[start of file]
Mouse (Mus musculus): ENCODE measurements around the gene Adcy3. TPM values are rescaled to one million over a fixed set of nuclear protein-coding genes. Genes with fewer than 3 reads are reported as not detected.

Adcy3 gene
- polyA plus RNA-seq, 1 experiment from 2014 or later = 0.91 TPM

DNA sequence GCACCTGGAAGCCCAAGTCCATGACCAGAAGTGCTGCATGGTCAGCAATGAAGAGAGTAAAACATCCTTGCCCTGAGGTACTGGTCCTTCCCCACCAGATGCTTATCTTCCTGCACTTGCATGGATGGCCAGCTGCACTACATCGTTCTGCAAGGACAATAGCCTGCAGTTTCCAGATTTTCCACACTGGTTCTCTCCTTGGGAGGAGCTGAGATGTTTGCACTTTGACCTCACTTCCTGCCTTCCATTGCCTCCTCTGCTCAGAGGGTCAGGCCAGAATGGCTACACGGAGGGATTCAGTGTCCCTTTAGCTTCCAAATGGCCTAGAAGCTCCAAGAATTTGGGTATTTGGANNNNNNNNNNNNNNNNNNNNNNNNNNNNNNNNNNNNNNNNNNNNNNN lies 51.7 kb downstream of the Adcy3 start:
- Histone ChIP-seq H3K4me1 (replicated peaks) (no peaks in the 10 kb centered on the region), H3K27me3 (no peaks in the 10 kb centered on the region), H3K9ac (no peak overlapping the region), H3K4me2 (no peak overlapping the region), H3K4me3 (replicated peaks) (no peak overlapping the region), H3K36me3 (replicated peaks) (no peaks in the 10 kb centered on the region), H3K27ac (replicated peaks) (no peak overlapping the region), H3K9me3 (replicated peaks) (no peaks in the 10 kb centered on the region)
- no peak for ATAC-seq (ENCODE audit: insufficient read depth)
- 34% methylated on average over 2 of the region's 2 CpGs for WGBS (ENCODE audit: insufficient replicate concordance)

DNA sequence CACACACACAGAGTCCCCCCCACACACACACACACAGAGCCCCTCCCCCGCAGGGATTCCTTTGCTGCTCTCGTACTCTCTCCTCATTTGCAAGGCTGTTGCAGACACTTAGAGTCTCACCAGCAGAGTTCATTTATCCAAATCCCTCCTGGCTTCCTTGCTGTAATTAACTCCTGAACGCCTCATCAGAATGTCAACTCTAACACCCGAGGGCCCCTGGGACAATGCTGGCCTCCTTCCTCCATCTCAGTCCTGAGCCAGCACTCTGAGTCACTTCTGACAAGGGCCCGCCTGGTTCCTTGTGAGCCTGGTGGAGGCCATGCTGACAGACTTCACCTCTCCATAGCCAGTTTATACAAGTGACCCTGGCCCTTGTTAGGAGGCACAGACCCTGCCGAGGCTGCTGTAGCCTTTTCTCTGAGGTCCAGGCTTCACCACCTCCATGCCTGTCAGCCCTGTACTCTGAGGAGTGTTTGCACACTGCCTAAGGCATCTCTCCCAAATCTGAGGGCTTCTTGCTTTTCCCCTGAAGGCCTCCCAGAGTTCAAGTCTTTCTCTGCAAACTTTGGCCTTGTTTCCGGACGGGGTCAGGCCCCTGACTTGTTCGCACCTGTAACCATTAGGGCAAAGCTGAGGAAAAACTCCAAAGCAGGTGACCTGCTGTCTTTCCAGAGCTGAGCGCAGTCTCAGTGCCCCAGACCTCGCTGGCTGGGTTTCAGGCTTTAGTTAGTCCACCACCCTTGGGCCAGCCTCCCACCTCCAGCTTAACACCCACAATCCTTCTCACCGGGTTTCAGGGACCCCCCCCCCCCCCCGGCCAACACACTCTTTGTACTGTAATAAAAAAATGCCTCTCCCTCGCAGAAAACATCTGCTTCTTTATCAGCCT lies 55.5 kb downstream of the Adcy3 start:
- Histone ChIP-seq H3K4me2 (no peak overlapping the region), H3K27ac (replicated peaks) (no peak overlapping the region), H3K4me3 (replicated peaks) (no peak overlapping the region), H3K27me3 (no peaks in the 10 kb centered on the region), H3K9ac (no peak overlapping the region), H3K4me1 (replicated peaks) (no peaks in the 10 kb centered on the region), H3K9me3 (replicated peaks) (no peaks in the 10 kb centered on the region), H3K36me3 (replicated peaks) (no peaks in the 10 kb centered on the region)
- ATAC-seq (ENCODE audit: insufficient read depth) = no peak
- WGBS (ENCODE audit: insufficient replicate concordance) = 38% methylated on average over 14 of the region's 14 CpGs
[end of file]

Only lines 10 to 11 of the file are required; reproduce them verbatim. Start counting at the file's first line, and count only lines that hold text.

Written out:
- ATAC-seq (ENCODE audit: insufficient read depth) = no peak
- WGBS (ENCODE audit: insufficient replicate concordance) = 38% methylated on average over 14 of the region's 14 CpGs